It’s been quite a while since I last wrote a review. To be honest it’s been even longer that I’ve actually gotten through a good book!
I watched the movie adaption of “Memoirs of a Geisha” years ago. I remember thinking that it was a beautifully filmed movie and that I really enjoyed watching the special features to find out how the movie was made. I couldn’t remember much of the story line though, and so when I read the novel it was completely new to me.
The novel is set in Japan before and after WWII and tells the story of Chiyo Sakamoto, a young girl from a poor fishing village. She is sold by her father at the age of 9 to an okiya (geisha boarding house) where we learn about her journey to become a geisha and all that happens in between.
The art of being a geisha was completely unfamiliar to me. In fact, I didn’t really understand what a geisha actually was before reading the book. Becoming a geisha is an extremely difficult, emotional, and important process that requires years of training in order to succeed. Geishas lead unique lives in which they are judged based on what they look like, how they act, and most importantly, how they are able to interact with men. Through their interactions with men their path of life is determined a success or a failure, leading them towards the future.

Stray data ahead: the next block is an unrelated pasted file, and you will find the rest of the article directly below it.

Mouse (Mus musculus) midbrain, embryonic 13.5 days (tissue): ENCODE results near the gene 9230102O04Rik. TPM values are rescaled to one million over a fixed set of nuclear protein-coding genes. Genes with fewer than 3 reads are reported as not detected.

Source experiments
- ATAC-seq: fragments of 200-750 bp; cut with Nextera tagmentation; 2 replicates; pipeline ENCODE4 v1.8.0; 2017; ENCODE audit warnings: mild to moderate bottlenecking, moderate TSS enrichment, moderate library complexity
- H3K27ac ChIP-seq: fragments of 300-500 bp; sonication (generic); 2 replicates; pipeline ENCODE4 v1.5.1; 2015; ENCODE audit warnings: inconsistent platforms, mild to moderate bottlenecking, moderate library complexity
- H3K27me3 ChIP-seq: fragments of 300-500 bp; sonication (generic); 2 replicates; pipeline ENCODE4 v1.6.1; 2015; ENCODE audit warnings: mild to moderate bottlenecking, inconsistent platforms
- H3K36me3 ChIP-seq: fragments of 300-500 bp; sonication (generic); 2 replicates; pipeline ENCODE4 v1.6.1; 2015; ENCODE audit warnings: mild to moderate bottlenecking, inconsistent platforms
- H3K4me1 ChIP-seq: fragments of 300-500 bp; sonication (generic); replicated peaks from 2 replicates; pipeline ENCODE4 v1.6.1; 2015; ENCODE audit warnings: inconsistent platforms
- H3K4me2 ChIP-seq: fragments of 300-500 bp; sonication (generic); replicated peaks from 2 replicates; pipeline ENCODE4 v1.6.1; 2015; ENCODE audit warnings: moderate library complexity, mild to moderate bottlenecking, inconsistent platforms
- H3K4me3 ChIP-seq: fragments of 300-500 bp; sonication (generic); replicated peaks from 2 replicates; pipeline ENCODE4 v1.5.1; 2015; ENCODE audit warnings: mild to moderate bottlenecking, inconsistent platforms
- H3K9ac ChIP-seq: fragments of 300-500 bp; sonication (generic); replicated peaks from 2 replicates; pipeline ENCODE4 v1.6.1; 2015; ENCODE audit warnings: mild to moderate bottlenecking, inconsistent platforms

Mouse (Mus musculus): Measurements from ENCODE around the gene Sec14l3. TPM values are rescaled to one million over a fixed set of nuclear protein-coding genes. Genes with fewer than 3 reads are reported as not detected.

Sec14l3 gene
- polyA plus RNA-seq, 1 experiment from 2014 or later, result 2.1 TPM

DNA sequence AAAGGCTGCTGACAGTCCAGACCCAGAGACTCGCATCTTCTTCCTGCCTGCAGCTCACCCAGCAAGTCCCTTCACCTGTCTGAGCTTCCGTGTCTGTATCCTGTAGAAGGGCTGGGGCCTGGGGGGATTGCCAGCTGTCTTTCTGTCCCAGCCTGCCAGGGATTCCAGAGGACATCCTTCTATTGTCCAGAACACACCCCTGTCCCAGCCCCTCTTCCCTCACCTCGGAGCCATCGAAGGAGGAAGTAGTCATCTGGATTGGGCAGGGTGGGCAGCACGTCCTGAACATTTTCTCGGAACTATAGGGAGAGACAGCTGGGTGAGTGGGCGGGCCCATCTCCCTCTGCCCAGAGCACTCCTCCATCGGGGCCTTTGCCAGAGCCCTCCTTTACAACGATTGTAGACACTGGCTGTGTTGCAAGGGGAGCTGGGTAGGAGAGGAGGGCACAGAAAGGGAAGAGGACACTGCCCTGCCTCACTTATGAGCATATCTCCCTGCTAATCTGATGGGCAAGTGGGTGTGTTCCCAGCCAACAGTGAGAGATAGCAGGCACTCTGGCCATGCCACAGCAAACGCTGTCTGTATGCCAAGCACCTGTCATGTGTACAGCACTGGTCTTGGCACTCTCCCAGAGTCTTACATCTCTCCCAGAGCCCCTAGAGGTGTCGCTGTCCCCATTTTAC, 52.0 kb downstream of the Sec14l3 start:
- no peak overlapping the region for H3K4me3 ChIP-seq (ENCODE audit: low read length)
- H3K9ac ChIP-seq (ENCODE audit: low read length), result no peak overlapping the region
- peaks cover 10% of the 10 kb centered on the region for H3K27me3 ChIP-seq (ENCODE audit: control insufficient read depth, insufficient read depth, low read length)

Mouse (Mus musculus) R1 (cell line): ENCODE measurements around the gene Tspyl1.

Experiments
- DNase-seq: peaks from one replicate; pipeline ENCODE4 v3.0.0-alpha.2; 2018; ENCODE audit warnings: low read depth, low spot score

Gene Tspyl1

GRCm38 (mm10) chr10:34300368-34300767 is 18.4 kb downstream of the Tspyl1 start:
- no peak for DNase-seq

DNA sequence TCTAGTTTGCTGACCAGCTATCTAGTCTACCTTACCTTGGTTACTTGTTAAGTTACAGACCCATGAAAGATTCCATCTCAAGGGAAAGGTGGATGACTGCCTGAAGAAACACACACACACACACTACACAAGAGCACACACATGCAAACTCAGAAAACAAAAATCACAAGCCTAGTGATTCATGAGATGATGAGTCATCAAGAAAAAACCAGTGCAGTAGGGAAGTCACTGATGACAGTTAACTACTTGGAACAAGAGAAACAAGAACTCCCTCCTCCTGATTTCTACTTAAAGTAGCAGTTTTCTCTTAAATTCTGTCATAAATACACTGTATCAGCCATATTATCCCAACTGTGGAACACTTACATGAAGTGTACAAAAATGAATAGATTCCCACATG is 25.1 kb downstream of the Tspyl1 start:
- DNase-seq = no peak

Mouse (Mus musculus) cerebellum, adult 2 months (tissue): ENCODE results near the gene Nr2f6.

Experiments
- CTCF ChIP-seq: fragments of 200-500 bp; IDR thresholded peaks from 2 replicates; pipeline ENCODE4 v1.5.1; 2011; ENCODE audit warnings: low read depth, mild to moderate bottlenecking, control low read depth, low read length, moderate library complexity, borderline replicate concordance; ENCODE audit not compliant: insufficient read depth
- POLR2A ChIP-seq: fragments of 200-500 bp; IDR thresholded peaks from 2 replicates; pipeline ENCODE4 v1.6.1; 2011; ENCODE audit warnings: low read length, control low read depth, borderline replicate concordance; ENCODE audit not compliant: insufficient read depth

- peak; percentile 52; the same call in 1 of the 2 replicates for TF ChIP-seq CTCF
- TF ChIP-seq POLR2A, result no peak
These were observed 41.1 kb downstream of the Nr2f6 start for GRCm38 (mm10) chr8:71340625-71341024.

It is clear that Golden did a lot of research in for this novel. Furthermore, he is an eloquent and captivating author. Through his research he was able to convey scenes with amazing clarity and emotion, making the book come to life in the process.
WWII history is one of the genres I enjoy reading about most but I always seem to read about WWII from a European perspective. Although “Memoirs of a Geisha” isn’t exclusively about WWII, it is interesting to read about the impact of WWII from a Japanese perspective. It was also interesting to read about Japanese culture, history, and daily life, something that I wasn’t familiar with before reading the book.
Now that I’ve finished the book I’m looking forward to watching the movie once more. The book was interesting, moving, and informative and I hope that this is portrayed well in the film. It’s one book that I would highly recommend. Definitely one of the best books I’ve read all year!